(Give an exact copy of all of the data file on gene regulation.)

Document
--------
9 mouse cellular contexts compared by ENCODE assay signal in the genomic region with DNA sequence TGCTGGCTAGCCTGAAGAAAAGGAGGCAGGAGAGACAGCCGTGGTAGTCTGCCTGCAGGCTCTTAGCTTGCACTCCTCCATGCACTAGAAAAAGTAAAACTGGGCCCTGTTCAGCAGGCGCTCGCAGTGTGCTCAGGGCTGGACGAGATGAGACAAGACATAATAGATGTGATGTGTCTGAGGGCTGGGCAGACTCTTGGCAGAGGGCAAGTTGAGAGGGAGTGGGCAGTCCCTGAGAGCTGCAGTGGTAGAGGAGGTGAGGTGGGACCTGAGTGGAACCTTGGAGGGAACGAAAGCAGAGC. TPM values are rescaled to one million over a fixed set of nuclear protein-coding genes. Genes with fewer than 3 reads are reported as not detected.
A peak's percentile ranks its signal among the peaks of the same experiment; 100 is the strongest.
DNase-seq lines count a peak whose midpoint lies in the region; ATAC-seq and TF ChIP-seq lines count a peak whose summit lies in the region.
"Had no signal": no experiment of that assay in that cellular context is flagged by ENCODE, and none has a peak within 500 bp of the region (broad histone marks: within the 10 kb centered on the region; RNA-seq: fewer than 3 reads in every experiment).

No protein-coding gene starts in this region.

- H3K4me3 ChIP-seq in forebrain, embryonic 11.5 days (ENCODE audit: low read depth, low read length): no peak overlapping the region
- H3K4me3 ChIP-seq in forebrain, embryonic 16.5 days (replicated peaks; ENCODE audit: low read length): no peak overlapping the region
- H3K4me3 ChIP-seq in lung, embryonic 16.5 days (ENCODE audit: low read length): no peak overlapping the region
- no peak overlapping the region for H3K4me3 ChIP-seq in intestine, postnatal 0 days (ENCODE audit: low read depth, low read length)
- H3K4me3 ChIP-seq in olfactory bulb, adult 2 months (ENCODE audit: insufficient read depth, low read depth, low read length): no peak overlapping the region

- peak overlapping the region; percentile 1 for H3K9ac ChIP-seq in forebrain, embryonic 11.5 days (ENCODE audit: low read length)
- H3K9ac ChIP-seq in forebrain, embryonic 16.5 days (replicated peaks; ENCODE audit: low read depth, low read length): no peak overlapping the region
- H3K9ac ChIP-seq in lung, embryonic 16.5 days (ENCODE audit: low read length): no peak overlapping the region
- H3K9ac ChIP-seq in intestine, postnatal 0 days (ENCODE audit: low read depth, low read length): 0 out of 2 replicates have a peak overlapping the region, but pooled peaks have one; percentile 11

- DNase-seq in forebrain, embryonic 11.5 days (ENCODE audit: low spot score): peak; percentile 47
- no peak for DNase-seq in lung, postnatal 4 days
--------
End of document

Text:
9 mouse cellular contexts compared by ENCODE assay signal in the genomic region with DNA sequence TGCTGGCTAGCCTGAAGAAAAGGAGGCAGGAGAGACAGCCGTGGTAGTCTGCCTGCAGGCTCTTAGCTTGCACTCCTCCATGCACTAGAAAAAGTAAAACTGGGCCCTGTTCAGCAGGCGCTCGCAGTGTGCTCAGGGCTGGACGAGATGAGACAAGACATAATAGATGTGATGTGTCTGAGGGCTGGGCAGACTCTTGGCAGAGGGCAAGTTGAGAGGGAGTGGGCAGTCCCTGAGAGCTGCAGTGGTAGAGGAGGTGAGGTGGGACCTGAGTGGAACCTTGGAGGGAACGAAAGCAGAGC. TPM values are rescaled to one million over a fixed set of nuclear protein-coding genes. Genes with fewer than 3 reads are reported as not detected.
A peak's percentile ranks its signal among the peaks of the same experiment; 100 is the strongest.
DNase-seq lines count a peak whose midpoint lies in the region; ATAC-seq and TF ChIP-seq lines count a peak whose summit lies in the region.
"Had no signal": no experiment of that assay in that cellular context is flagged by ENCODE, and none has a peak within 500 bp of the region (broad histone marks: within the 10 kb centered on the region; RNA-seq: fewer than 3 reads in every experiment).

No protein-coding gene starts in this region.

- H3K4me3 ChIP-seq in forebrain, embryonic 11.5 days (ENCODE audit: low read depth, low read length): no peak overlapping the region
- H3K4me3 ChIP-seq in forebrain, embryonic 16.5 days (replicated peaks; ENCODE audit: low read length): no peak overlapping the region
- H3K4me3 ChIP-seq in lung, embryonic 16.5 days (ENCODE audit: low read length): no peak overlapping the region
- no peak overlapping the region for H3K4me3 ChIP-seq in intestine, postnatal 0 days (ENCODE audit: low read depth, low read length)
- H3K4me3 ChIP-seq in olfactory bulb, adult 2 months (ENCODE audit: insufficient read depth, low read depth, low read length): no peak overlapping the region

- peak overlapping the region; percentile 1 for H3K9ac ChIP-seq in forebrain, embryonic 11.5 days (ENCODE audit: low read length)
- H3K9ac ChIP-seq in forebrain, embryonic 16.5 days (replicated peaks; ENCODE audit: low read depth, low read length): no peak overlapping the region
- H3K9ac ChIP-seq in lung, embryonic 16.5 days (ENCODE audit: low read length): no peak overlapping the region
- H3K9ac ChIP-seq in intestine, postnatal 0 days (ENCODE audit: low read depth, low read length): 0 out of 2 replicates have a peak overlapping the region, but pooled peaks have one; percentile 11

- DNase-seq in forebrain, embryonic 11.5 days (ENCODE audit: low spot score): peak; percentile 47
- no peak for DNase-seq in lung, postnatal 4 days